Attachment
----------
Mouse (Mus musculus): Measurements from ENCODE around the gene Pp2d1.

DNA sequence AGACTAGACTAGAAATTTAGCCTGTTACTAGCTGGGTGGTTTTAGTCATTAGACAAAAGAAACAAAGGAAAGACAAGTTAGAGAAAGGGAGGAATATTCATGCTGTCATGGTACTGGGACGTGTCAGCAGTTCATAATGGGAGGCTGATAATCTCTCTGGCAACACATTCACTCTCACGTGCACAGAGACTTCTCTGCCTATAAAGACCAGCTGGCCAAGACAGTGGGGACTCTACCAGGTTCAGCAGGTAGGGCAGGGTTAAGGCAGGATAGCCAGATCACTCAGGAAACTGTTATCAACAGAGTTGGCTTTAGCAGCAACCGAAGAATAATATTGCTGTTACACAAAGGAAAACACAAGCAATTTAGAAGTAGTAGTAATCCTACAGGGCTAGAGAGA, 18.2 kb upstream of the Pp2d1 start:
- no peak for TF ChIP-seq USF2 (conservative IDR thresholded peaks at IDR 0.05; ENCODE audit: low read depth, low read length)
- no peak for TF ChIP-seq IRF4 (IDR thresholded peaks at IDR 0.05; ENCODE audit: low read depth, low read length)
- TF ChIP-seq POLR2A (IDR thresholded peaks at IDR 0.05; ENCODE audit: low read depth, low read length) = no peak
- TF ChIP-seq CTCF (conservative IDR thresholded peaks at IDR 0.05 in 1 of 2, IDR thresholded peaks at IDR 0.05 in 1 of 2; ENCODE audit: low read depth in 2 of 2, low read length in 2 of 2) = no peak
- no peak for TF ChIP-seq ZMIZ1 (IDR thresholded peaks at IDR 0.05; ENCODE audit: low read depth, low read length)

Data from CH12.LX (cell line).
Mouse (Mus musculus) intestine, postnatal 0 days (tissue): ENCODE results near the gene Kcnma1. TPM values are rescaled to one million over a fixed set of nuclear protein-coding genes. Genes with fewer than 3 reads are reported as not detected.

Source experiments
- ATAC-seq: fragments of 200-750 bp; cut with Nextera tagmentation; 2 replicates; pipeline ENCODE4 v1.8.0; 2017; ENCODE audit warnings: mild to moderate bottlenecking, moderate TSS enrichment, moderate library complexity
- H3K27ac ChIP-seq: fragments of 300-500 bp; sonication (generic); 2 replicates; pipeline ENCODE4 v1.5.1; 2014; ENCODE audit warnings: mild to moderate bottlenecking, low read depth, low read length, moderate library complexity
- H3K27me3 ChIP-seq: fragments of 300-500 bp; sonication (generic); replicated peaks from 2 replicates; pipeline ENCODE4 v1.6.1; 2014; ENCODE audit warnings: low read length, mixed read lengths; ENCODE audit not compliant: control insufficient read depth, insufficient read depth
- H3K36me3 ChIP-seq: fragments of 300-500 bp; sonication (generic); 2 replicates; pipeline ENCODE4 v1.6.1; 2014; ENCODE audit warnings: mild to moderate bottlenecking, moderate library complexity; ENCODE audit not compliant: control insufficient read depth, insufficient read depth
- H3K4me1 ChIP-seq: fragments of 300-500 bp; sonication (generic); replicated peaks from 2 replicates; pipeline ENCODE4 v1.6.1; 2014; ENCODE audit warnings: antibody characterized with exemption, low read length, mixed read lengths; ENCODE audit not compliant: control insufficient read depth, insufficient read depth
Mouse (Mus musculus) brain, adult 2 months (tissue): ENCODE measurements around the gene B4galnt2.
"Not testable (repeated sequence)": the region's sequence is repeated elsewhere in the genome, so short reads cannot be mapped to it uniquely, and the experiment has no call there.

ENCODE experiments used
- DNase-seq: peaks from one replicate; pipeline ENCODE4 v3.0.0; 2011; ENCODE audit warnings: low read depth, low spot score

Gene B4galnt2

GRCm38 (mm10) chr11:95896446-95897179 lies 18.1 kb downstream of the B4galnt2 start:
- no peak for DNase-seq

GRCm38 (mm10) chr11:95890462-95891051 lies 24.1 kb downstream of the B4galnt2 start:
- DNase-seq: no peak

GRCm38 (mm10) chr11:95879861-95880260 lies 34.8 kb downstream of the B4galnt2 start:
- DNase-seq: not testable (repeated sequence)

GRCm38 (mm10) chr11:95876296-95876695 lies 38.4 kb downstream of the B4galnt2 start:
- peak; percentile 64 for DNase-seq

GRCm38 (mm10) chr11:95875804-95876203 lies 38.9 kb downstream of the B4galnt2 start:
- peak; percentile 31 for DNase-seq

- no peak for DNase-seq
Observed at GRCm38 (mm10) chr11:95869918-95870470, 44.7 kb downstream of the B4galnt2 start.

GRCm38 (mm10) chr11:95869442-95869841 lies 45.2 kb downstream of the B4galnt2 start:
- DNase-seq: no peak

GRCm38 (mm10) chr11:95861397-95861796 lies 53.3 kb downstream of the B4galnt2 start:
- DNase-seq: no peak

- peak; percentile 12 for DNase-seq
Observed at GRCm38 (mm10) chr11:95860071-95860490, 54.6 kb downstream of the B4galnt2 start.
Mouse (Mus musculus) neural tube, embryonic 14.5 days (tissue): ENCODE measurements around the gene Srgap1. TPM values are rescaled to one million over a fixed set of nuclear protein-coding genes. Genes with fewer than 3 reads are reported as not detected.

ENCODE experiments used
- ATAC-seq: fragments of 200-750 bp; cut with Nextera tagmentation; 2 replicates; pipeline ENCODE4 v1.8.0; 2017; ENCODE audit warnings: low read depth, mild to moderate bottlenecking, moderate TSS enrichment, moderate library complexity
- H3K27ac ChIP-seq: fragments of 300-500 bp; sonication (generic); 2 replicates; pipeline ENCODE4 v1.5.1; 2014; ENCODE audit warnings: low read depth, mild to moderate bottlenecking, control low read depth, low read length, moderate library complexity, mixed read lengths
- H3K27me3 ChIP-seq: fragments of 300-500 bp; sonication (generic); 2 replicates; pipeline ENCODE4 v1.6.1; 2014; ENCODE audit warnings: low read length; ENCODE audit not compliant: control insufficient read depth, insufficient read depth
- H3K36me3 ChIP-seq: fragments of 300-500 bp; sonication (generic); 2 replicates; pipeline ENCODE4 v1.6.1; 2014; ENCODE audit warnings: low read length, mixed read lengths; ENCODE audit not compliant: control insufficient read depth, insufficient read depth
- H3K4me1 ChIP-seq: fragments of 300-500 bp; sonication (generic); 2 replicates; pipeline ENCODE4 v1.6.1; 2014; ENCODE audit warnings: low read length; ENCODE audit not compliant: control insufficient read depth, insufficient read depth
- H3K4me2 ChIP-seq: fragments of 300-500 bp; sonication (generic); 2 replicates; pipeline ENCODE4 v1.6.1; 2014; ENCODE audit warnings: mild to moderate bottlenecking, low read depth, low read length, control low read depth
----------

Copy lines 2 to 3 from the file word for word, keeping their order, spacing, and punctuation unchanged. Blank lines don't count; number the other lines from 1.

DNA sequence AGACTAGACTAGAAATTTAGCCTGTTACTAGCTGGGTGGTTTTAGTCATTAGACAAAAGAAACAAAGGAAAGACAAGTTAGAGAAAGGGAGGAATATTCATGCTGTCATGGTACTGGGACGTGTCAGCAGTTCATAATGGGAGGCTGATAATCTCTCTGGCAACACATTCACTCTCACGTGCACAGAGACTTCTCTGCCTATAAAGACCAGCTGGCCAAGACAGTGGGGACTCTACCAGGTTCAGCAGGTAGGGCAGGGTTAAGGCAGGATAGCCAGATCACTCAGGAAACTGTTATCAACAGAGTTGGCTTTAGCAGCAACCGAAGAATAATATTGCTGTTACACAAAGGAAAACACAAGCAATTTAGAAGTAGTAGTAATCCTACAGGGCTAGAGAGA, 18.2 kb upstream of the Pp2d1 start:
- no peak for TF ChIP-seq USF2 (conservative IDR thresholded peaks at IDR 0.05; ENCODE audit: low read depth, low read length)